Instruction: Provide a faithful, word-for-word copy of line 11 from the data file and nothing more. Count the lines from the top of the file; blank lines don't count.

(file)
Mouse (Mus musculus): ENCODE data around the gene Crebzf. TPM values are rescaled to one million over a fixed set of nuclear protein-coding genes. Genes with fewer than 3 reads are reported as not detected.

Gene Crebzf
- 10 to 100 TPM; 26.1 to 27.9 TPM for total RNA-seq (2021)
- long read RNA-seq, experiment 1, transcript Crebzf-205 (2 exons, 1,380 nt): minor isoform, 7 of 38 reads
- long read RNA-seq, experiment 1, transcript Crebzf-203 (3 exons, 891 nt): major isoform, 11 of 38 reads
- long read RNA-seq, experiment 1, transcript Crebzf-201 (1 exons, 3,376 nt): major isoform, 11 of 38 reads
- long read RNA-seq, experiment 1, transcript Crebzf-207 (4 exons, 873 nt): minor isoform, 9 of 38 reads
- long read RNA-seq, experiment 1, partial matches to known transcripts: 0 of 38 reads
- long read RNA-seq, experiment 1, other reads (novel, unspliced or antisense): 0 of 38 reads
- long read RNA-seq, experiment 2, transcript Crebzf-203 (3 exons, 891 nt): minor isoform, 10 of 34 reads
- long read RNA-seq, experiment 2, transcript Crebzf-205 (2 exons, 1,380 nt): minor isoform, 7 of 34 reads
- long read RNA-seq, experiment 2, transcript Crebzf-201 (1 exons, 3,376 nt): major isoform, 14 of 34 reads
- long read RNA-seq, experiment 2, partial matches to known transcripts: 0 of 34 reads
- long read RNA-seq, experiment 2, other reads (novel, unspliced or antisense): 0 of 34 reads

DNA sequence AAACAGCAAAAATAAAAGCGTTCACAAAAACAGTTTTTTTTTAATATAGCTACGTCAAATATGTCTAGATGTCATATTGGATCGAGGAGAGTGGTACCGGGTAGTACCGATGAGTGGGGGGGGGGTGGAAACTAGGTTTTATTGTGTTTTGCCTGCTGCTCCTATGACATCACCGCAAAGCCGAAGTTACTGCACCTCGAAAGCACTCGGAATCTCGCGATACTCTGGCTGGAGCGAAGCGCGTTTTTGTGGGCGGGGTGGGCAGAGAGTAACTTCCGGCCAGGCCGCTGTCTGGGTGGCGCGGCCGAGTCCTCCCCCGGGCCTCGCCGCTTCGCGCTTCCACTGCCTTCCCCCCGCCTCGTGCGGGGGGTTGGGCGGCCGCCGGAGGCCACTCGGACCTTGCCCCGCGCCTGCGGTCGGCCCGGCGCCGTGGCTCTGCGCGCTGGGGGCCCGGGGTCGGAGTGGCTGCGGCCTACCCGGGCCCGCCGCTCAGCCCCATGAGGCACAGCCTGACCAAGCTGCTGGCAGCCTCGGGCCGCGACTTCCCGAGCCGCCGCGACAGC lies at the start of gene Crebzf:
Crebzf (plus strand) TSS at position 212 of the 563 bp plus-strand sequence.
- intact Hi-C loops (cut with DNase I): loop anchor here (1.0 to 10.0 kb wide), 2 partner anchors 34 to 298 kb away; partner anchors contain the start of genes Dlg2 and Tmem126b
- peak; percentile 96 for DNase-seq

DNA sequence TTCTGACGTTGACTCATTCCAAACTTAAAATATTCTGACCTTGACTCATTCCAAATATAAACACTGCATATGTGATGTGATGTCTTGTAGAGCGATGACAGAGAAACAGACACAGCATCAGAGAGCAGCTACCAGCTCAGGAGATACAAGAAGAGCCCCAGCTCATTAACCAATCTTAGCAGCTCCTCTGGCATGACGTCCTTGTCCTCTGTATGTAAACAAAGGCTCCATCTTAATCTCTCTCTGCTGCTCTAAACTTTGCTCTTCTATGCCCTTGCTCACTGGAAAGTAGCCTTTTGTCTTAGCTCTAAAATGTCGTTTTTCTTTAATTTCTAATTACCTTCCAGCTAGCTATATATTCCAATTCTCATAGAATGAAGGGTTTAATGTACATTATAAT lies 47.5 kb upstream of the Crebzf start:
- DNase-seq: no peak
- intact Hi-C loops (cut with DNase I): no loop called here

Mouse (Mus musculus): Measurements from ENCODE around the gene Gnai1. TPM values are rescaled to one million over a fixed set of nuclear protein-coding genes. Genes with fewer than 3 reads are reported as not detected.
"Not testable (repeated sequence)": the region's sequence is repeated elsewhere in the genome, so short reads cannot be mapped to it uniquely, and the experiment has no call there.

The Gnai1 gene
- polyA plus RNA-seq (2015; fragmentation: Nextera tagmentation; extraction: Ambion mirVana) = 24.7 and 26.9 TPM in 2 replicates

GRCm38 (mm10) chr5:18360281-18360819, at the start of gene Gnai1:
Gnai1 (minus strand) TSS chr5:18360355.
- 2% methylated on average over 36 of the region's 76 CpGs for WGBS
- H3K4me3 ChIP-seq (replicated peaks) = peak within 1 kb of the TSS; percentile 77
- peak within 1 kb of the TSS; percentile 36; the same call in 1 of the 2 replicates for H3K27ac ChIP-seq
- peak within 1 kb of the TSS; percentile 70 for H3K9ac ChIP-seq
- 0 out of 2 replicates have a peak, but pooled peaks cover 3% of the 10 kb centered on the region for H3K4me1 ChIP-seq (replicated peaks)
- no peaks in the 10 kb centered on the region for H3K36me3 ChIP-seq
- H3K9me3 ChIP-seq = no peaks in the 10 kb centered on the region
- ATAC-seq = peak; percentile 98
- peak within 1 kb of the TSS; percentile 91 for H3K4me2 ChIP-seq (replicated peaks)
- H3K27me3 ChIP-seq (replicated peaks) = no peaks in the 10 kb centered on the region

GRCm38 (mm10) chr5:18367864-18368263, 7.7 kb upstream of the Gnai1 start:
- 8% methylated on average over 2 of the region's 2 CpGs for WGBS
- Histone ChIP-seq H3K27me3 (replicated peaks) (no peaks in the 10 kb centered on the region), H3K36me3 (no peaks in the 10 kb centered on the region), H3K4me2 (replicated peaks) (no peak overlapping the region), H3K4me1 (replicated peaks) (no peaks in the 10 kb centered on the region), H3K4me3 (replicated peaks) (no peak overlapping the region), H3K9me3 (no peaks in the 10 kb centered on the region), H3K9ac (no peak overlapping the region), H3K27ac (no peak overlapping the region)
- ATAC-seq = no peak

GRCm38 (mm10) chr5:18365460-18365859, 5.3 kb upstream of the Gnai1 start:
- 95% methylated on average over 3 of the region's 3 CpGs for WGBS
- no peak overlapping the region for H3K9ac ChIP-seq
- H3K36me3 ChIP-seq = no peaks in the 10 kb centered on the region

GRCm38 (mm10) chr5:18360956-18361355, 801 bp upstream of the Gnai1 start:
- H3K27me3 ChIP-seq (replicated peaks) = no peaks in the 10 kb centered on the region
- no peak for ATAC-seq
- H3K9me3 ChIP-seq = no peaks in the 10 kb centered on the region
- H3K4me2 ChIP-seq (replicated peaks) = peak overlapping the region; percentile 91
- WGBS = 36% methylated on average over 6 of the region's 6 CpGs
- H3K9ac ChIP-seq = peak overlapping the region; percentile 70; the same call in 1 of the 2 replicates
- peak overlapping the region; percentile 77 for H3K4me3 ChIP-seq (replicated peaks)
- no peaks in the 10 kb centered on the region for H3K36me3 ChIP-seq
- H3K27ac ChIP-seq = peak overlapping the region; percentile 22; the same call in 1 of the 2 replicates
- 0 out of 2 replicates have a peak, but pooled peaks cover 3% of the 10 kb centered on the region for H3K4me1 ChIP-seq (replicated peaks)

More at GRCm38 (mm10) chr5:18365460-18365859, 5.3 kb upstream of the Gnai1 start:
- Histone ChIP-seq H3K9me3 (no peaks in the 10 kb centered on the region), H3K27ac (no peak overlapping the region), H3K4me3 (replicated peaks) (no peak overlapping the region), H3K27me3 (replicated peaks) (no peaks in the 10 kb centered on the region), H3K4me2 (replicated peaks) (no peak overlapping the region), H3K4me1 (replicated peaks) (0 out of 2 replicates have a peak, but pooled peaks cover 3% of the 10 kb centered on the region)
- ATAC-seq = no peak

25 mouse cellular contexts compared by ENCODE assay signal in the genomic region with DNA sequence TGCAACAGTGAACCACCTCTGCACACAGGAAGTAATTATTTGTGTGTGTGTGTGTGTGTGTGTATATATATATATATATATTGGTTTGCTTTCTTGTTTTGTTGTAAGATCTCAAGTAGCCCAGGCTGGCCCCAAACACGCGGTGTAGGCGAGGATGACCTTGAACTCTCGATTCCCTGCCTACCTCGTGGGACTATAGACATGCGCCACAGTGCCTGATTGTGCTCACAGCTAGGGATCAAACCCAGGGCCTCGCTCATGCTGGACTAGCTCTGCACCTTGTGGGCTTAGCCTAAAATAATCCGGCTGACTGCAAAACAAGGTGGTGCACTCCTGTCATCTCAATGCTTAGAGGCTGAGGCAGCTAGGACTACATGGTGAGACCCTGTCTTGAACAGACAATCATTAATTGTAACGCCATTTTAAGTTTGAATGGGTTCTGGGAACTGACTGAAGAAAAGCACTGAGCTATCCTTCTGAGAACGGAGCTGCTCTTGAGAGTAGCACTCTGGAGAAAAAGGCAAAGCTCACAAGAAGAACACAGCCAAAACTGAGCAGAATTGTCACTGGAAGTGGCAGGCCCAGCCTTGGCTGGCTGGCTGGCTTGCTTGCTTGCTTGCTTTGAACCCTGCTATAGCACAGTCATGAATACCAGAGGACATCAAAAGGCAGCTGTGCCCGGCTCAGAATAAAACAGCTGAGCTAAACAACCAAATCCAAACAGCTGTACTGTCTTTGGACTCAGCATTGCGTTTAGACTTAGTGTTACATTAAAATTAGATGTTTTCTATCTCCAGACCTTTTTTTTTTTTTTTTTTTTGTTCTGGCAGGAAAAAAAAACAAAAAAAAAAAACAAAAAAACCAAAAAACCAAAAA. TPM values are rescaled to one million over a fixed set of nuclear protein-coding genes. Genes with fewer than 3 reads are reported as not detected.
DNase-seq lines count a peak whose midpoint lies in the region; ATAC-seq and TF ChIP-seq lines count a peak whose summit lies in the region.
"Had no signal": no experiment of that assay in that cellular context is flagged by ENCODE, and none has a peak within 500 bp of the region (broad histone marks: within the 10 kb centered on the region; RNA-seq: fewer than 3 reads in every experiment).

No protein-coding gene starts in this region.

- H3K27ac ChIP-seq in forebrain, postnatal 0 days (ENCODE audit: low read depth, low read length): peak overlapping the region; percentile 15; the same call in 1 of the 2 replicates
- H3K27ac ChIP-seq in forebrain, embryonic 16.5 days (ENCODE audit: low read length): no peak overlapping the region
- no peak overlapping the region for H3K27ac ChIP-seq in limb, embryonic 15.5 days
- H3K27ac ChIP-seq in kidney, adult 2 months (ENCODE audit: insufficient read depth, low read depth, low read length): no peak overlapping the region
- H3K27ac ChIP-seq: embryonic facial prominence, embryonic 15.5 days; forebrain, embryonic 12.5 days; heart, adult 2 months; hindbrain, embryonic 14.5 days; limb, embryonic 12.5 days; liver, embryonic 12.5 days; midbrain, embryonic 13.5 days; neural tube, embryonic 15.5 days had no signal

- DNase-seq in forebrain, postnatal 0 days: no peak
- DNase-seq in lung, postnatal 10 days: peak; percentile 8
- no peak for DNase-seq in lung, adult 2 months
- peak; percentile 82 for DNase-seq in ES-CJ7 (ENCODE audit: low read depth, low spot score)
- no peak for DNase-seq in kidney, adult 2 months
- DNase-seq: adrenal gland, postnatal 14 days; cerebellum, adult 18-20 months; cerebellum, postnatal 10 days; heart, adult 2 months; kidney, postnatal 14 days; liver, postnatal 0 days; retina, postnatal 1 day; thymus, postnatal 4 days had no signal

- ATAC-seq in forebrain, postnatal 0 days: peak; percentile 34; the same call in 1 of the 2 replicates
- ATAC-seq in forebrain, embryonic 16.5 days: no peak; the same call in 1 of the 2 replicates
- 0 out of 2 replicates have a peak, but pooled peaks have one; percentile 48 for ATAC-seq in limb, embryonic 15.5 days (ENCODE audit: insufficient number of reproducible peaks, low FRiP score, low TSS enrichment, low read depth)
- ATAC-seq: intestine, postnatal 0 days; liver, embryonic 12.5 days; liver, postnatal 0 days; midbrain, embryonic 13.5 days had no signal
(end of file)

- long read RNA-seq, experiment 2, transcript Crebzf-205 (2 exons, 1,380 nt): minor isoform, 7 of 34 reads